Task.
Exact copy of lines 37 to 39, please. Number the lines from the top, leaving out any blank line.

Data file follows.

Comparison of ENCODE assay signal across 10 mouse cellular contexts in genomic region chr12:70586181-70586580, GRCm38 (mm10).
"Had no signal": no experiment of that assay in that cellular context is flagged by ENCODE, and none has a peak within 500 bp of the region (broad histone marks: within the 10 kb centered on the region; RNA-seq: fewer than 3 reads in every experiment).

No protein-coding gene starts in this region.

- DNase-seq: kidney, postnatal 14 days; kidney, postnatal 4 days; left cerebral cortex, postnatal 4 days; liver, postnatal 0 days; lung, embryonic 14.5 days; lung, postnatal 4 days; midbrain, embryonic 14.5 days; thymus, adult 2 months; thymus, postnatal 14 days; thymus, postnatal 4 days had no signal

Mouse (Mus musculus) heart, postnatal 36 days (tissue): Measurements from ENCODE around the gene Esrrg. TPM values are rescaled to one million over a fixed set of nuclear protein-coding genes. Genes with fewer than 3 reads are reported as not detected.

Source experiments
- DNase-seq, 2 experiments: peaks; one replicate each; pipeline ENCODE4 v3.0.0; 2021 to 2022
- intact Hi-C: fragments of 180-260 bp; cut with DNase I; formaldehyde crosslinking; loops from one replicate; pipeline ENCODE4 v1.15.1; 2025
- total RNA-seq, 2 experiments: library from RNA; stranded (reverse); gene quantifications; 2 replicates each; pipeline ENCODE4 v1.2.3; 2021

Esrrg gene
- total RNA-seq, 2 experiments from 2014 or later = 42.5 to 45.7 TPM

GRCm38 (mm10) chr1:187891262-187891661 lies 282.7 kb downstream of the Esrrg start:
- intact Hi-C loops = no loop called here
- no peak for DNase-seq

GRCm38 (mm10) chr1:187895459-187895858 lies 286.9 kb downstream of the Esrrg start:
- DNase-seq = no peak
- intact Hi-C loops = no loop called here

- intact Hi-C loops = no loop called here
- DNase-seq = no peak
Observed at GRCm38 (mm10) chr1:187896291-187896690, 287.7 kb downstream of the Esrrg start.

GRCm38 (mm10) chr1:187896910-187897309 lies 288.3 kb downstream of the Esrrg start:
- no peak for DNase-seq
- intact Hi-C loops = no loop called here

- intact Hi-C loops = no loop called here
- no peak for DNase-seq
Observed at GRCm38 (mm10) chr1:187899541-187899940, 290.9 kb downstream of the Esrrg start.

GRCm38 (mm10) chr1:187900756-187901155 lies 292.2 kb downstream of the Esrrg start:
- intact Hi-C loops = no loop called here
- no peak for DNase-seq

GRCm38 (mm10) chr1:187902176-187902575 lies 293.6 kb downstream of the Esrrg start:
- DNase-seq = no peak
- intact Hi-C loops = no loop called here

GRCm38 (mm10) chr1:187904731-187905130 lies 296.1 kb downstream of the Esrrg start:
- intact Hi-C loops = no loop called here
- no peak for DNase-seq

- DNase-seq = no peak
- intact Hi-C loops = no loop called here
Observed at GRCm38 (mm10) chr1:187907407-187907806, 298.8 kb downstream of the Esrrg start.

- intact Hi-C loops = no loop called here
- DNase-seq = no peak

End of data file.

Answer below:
- intact Hi-C loops = no loop called here
Observed at GRCm38 (mm10) chr1:187907407-187907806, 298.8 kb downstream of the Esrrg start.

- intact Hi-C loops = no loop called here